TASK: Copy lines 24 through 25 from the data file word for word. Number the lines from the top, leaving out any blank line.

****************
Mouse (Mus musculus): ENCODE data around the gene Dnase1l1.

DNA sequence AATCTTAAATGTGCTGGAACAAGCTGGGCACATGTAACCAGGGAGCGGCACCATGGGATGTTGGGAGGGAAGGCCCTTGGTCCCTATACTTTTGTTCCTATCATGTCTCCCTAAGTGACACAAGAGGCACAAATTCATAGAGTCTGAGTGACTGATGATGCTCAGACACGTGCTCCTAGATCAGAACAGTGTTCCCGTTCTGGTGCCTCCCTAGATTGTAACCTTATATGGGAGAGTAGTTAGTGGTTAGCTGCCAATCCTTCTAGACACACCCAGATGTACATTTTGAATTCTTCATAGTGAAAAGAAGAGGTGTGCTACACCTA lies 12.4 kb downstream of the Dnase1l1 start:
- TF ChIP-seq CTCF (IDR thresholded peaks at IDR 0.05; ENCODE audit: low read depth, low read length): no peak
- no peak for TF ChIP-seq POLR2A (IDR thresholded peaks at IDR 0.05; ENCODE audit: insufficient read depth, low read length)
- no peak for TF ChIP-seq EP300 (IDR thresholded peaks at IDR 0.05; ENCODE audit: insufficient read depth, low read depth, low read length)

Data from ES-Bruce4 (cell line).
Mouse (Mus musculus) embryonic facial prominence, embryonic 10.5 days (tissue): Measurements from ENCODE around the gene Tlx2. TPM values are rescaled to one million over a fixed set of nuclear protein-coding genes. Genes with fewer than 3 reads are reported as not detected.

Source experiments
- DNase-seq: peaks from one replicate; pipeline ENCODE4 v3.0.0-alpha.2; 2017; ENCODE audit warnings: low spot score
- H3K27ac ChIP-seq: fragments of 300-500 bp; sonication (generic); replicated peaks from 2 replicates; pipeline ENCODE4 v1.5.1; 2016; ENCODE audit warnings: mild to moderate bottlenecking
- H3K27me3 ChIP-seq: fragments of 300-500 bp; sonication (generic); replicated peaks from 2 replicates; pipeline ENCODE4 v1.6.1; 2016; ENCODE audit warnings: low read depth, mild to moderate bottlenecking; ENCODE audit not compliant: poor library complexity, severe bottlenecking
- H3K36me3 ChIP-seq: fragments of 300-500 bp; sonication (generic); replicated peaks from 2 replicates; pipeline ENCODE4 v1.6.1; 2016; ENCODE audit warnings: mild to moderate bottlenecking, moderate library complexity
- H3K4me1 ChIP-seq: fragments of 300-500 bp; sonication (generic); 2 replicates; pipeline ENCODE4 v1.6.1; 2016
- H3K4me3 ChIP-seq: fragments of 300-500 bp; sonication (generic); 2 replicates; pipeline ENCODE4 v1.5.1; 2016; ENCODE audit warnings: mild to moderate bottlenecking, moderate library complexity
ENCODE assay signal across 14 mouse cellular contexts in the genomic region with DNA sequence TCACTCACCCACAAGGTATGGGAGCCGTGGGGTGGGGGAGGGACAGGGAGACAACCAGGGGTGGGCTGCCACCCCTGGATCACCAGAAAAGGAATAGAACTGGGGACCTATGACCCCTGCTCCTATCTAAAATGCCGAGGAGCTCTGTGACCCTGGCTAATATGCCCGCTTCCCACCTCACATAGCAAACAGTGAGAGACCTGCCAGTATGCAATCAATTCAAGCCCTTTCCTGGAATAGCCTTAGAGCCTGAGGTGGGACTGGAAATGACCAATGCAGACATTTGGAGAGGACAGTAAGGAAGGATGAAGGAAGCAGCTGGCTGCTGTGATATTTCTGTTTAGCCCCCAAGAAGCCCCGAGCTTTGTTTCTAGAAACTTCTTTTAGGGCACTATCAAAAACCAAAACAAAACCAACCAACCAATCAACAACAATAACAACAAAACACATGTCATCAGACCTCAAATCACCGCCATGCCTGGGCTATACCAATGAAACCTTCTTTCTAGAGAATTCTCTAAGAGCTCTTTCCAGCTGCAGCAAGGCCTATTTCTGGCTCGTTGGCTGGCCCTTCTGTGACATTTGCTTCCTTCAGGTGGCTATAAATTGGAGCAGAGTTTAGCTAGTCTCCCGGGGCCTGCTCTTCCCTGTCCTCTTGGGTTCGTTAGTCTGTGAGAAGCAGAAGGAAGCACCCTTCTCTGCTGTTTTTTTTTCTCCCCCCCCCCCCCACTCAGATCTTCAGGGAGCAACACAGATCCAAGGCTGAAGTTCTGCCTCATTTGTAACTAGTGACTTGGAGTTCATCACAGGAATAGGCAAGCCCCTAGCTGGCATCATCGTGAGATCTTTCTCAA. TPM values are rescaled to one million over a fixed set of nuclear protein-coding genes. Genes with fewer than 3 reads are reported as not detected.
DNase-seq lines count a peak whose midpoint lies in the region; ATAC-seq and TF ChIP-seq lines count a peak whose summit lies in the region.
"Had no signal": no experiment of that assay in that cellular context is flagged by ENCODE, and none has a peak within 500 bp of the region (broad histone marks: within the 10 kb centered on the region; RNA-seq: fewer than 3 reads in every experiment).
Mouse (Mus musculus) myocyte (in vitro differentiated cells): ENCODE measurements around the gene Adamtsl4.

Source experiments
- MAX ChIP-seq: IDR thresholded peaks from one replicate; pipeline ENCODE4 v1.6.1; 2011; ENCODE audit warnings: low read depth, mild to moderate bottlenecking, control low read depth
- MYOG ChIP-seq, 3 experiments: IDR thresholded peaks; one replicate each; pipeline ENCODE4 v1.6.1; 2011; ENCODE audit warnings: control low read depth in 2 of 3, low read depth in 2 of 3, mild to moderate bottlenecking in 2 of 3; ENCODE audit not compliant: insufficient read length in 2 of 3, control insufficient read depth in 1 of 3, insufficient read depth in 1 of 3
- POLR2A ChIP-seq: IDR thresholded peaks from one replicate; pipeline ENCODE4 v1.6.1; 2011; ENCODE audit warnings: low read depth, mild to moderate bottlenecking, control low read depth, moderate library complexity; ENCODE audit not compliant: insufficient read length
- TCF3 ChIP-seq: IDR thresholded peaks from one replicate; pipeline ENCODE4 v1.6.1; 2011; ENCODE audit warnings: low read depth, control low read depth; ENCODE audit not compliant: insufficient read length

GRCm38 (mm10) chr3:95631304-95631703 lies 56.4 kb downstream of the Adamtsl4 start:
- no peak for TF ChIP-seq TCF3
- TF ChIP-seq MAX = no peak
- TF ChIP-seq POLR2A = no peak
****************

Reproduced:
GRCm38 (mm10) chr3:95631304-95631703 lies 56.4 kb downstream of the Adamtsl4 start:
- no peak for TF ChIP-seq TCF3